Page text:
Summary:

Europe is a step closer to finally passing its controversial telecoms package after the European Parliament on Tuesday agreed a draft deal…

Europe is a step closer to finally passing its controversial telecoms package after the European Parliament on Tuesday agreed a draft deal to resolve MEPs’ differences on how to tackle copyright infringement. Reuters.com reports that a meeting of MEPs on Tuesday led by the current Czech presidency hammered out a draft agreement on the wording of the final text of the controversial telecoms package — EU member states’ ambassadors are meeting today (Wednesday) to give their approval.

Consensus hope: British Conservative MEP Malcom Harbour was optimistic enough to declare that “subject to final agreement by all member states tomorrow I do think we have a package which will advance the European telecoms sector… It has been deeply frustrating to feel this one issue which was not in any way at the center of what we were doing could derail two years of work.”

The bill had included a clause to give member states powers to force ISPs to disconnect repeat piracy offenders — but an amendment, first submitted by Guy Bono, was passed last week recognising citizens’ rights to an “impartial and independent tribunal” before disconnection. More after the jump….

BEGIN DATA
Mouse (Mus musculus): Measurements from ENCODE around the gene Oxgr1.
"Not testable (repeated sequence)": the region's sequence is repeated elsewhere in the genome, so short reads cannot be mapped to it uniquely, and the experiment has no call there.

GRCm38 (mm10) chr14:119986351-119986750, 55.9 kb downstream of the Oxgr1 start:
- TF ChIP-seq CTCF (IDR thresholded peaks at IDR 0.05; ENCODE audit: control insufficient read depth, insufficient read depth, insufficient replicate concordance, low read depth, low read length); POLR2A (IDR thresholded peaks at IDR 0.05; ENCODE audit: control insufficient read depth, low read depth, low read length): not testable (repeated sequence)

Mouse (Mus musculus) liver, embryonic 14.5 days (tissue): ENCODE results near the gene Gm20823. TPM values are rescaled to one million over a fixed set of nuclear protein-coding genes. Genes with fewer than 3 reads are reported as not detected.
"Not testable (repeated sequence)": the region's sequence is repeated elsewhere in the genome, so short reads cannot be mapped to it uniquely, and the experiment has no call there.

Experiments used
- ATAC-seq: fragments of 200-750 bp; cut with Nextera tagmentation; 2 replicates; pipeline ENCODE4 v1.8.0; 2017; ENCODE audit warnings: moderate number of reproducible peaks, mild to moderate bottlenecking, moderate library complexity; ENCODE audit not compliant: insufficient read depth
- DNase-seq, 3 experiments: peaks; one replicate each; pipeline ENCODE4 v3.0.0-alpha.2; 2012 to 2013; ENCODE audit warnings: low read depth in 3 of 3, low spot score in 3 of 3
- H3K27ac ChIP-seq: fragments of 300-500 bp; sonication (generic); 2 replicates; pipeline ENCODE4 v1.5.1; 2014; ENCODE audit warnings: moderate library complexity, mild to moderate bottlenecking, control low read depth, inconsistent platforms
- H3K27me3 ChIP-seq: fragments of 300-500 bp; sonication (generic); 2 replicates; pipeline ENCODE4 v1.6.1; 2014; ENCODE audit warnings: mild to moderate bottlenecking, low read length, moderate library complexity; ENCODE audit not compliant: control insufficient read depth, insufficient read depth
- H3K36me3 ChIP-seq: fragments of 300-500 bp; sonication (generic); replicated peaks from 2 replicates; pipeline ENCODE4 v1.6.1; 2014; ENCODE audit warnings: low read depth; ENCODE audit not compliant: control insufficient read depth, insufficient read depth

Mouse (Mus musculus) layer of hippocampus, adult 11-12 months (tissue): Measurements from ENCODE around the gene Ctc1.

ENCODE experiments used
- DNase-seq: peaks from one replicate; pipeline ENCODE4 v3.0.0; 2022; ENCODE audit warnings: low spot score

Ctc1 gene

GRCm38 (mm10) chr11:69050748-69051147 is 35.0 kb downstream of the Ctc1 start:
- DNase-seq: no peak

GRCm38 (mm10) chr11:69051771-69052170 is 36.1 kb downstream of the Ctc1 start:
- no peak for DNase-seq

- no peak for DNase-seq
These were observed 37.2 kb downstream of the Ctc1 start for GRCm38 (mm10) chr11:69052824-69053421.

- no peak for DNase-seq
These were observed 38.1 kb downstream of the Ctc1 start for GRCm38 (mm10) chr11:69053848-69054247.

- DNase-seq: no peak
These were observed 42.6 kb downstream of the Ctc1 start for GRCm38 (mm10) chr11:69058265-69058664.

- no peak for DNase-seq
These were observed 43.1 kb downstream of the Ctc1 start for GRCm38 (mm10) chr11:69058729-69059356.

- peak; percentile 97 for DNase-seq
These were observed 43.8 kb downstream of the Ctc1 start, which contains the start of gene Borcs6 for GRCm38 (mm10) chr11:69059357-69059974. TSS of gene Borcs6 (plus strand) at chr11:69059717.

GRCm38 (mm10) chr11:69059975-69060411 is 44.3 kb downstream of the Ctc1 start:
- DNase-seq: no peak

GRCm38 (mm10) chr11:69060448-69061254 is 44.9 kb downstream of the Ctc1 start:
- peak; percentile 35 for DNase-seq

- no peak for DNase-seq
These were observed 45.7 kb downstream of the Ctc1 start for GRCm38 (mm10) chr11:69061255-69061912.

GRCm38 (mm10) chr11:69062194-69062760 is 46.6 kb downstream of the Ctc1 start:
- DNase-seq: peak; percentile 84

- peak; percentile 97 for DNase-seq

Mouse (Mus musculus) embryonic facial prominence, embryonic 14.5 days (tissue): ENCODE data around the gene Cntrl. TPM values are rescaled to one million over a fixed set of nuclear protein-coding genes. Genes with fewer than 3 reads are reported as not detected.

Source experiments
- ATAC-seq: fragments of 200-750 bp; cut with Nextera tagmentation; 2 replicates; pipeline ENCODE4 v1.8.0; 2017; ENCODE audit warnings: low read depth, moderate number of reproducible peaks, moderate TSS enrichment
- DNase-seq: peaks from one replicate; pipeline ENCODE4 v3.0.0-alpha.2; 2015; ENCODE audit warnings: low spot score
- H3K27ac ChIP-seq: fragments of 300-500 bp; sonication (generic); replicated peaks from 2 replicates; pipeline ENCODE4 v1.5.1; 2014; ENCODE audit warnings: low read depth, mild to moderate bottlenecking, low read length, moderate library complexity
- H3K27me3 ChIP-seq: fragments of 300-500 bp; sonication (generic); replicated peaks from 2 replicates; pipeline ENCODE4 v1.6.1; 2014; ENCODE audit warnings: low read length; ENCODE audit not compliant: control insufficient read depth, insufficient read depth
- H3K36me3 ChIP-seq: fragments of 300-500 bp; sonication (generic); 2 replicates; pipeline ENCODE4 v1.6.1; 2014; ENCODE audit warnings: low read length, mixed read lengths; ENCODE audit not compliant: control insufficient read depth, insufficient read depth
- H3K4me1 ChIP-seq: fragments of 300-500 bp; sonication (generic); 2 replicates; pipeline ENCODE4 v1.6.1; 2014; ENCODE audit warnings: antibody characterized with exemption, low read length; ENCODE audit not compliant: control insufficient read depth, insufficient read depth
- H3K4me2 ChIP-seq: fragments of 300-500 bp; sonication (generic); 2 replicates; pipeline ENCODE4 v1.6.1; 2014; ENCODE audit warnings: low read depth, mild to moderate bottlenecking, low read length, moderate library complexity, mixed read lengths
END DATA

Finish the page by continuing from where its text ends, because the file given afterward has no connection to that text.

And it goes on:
French opposition: That seems to have cleared the way for the bill to at last get passed at a vote on May 5 — but France doesn’t quite see it that way. The governing UMP party is today re-introducing the three-strikes, graduated response legislation into the National Assembly after the bill was embarrassingly defeated before Easter. The law to create a “Hadopi” copyright agency remains a key plank of Nicolas Sarkozy’s digital strategy and his ambassador will be under pressure from European neighbours today to agree to the draft telecoms package deal.

Hadopi under threat: There is even the risk that MEPs could seek stronger wording of the telco package just to ensure that the French “Hadopi” law isn’t passed. French UMP member and National Assembly president Bernard Accoyer said yesterday it was “too early to say if there were any ‘interference’ between the European law on copyright and (France’s) draft internet law”, but Guy Bono writes in a typically angered press release that France’s attitude of going against MEPs is “contrary to the European spirit”.

As for the UK…: Intellectual property minister David Lammy has hinted that the UK wouldn’t follow the French down the road of introducing a three strikes law, favouring the Digital Britain review’s recommendation of a rights agency and warning system to pirates. He told The ObserverIt is for the French to determine what is right for them, but for us here we do not believe that would be the right road to go down.

MGMT deal: Meanwhile, Sarkozy has his own copyright problems: UMP has had to pay US indie band MGMT

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